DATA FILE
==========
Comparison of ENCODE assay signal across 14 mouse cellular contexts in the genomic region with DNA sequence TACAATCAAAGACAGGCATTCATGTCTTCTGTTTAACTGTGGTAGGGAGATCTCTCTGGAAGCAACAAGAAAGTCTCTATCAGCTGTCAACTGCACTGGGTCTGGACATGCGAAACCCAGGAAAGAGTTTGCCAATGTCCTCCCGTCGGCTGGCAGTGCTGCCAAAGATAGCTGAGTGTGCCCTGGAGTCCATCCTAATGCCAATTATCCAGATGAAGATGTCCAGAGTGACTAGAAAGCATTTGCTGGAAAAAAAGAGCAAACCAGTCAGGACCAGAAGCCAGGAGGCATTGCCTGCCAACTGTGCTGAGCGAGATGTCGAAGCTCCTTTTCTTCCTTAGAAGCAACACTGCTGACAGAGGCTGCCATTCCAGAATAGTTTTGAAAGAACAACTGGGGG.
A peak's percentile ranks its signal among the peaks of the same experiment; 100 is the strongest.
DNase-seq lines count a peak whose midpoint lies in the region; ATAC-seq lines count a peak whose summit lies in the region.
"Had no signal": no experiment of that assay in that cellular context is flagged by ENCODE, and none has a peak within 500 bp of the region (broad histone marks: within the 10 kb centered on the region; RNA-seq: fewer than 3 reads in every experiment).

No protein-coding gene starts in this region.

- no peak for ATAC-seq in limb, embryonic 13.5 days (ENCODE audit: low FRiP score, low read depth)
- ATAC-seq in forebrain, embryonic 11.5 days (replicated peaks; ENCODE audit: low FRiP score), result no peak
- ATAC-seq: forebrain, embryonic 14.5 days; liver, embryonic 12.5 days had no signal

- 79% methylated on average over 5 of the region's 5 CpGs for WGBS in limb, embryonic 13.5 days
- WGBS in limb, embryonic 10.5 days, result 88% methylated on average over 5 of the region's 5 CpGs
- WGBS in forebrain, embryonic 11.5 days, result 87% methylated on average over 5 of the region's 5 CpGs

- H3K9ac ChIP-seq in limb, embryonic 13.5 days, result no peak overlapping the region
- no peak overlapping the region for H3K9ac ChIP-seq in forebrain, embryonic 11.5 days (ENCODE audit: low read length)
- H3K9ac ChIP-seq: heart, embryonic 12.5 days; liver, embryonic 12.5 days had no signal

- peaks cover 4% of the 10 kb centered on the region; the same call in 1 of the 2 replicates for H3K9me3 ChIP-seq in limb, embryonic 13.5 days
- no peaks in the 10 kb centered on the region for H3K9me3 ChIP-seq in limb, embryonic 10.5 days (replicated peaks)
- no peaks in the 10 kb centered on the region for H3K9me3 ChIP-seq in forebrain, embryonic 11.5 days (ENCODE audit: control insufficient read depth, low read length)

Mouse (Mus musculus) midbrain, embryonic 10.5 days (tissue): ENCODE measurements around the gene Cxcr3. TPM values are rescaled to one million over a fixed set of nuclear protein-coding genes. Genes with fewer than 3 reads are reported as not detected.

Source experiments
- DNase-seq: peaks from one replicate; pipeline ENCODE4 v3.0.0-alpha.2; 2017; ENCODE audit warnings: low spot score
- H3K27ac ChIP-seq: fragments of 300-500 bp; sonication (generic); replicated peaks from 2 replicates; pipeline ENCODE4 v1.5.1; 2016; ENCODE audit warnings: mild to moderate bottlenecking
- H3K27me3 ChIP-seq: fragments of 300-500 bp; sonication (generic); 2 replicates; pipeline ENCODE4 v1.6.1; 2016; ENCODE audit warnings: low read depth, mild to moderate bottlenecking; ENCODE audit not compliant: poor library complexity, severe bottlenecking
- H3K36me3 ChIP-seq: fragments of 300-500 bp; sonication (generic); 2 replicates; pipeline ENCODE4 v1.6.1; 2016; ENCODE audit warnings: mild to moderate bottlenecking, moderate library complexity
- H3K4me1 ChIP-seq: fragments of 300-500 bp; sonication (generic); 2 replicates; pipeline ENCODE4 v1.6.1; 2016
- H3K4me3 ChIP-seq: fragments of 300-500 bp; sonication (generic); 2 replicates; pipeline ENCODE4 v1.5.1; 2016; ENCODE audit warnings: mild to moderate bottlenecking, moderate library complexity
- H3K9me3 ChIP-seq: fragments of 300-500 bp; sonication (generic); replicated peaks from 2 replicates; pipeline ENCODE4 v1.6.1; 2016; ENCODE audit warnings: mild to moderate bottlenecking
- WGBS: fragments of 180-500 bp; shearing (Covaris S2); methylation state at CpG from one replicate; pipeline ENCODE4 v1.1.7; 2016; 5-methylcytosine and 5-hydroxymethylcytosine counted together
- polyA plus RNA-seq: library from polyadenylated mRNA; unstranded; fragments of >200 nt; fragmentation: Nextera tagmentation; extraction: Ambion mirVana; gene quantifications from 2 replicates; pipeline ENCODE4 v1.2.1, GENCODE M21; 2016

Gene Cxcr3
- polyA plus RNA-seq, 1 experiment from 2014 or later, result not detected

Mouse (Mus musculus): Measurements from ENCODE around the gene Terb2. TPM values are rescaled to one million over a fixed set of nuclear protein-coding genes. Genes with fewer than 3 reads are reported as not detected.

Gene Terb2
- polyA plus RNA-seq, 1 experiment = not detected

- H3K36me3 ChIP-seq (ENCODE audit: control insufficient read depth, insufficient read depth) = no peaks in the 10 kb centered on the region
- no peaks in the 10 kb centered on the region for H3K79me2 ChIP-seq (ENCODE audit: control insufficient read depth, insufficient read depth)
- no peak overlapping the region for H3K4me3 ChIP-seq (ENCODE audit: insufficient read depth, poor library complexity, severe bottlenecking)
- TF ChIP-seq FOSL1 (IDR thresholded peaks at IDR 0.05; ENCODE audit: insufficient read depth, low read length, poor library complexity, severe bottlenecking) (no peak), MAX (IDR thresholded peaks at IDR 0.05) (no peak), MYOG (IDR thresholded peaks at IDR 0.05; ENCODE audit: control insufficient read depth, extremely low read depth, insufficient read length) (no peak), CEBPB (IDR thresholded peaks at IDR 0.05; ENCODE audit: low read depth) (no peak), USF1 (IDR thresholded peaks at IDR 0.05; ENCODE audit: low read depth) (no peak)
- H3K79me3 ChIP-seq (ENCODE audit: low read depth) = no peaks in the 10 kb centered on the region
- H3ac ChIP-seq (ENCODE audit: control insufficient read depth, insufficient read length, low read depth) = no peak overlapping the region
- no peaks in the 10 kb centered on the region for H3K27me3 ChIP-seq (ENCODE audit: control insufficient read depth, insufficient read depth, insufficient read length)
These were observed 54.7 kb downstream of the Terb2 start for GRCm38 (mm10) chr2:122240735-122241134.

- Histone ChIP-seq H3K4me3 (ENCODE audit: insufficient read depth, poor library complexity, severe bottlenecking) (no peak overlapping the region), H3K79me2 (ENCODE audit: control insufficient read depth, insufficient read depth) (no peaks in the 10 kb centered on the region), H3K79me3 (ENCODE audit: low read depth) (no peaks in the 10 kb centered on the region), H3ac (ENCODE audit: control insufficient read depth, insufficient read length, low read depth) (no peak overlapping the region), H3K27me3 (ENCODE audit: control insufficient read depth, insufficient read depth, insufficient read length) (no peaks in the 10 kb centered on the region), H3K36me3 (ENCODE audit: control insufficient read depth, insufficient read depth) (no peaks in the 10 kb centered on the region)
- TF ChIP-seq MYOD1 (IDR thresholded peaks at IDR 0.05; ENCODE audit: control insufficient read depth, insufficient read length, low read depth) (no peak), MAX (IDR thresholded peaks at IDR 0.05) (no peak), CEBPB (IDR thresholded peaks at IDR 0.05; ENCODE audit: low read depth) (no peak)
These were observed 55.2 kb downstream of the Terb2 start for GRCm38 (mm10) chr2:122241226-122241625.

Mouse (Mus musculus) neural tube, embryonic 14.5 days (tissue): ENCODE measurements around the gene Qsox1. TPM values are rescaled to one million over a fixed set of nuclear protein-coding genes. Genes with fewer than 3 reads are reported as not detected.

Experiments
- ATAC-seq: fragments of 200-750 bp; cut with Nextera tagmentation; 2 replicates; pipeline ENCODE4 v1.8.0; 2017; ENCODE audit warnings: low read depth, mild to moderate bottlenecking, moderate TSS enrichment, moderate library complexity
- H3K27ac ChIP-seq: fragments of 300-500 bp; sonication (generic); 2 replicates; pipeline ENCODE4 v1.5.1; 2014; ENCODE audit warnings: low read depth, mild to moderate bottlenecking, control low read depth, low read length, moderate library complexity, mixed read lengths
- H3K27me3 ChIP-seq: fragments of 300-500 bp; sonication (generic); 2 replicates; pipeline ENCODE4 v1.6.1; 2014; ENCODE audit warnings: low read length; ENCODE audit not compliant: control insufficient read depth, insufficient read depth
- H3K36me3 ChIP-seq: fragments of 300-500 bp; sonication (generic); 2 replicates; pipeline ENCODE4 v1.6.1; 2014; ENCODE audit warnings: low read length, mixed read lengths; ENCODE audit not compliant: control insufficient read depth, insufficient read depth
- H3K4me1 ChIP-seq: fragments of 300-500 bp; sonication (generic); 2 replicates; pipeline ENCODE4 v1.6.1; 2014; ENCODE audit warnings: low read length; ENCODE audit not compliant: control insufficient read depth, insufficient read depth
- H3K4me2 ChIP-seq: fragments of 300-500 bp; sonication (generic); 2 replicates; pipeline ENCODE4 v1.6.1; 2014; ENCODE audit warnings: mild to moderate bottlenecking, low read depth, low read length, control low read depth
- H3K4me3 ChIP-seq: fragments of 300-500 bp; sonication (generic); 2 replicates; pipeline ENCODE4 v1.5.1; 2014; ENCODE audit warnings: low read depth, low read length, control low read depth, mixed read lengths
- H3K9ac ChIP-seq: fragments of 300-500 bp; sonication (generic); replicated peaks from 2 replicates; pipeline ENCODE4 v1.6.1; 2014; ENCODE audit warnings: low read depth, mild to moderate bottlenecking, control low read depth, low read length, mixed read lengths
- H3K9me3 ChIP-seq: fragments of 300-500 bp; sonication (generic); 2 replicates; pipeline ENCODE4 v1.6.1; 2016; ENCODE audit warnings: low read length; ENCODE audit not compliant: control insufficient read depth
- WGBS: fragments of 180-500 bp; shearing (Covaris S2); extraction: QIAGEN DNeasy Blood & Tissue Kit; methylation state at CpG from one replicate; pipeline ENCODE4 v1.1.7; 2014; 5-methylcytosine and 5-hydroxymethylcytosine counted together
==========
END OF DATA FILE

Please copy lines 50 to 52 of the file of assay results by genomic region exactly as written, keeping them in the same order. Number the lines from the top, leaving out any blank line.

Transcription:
- H3K36me3 ChIP-seq: fragments of 300-500 bp; sonication (generic); 2 replicates; pipeline ENCODE4 v1.6.1; 2014; ENCODE audit warnings: low read length, mixed read lengths; ENCODE audit not compliant: control insufficient read depth, insufficient read depth
- H3K4me1 ChIP-seq: fragments of 300-500 bp; sonication (generic); 2 replicates; pipeline ENCODE4 v1.6.1; 2014; ENCODE audit warnings: low read length; ENCODE audit not compliant: control insufficient read depth, insufficient read depth
- H3K4me2 ChIP-seq: fragments of 300-500 bp; sonication (generic); 2 replicates; pipeline ENCODE4 v1.6.1; 2014; ENCODE audit warnings: mild to moderate bottlenecking, low read depth, low read length, control low read depth